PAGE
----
QE/Pomo remains supportive until April 27th, at which meeting the Fed will signal to what extent this programme is to continue. If the Fed signals no QE3 then the markets could stage a pullback as of late April, despite QE2 continuing through to June. On the other hand, some form of programme continuation would be bullish. It remains an unknown. April is a seasonally strong month for stocks and US earnings season begins on April 11th.

Given all the above, I have taken partial profits on stock indices longs in place since March 17, and retain the remainder. I have no stock indices shorts.


Gold and Silver

I have previously reasoned (March 7th, February 1st) for a parabolic secular conclusion for precious metals, with a rough price target of $2000 for gold and a time target of 2011-2013. My strategy is simply to continue to hold gold and silver until enough time measures and indicators line up to suggest we are seeing that conclusion.

I am slightly overweight gold compared to silver because gold hit a long term buy signal in February whereas silver did not, silver doubled in a steep move the last 6 months whereas gold has been building out an inverse head and shoulders or cup and handle formation which typically precedes a big move up. Nevertheless, the gold:silver ratio is close to the historic average, suggesting silver was just playing catch up following underperformance around the recession and that its recent doubling was not excessive.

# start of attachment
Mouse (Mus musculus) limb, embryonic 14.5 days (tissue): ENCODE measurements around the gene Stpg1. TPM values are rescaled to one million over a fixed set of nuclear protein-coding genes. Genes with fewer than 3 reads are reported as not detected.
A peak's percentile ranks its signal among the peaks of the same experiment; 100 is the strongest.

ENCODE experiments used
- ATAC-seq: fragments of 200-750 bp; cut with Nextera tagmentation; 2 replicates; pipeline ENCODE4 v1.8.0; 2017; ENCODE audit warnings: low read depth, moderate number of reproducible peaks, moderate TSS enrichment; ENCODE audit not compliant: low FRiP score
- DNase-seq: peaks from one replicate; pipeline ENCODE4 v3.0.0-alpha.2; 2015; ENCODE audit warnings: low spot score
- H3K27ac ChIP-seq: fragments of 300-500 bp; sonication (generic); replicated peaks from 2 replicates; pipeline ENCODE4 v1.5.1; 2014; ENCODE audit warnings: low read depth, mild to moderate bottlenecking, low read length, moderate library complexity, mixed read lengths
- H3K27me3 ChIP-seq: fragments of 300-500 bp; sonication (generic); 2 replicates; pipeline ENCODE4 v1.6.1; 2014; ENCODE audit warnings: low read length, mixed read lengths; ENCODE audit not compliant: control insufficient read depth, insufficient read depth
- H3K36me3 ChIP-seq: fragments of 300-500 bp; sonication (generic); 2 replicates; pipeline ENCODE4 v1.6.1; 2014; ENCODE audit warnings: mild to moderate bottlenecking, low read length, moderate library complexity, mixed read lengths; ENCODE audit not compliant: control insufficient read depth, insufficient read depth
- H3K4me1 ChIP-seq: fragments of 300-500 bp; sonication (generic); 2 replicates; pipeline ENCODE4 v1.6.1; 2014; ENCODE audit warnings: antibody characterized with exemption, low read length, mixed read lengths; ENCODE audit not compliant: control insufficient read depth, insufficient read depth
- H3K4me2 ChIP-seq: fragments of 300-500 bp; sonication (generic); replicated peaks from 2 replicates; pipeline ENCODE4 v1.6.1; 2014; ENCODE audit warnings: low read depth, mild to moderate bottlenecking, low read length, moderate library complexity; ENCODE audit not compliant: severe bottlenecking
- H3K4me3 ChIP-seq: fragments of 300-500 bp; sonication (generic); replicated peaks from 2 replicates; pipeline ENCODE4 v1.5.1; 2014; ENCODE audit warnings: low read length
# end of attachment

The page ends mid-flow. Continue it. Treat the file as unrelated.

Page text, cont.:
Agricultural Commodities

In my analysis of March 16th, I reasoned for continuing to hold a basket of softs whilst global inventories remain low and trends in natural phemonena, monetary condition and the oil price remain supportive, but for not adding to the position due to Spring climate forecasts and seasonality. Agricultural commodities have generally risen around 5% since then.

That remains my stance, with the latest forecasts suggest La Nina will be gone by June, giving rise to more normal conditions, although it is producing some floods and droughts before it wanes.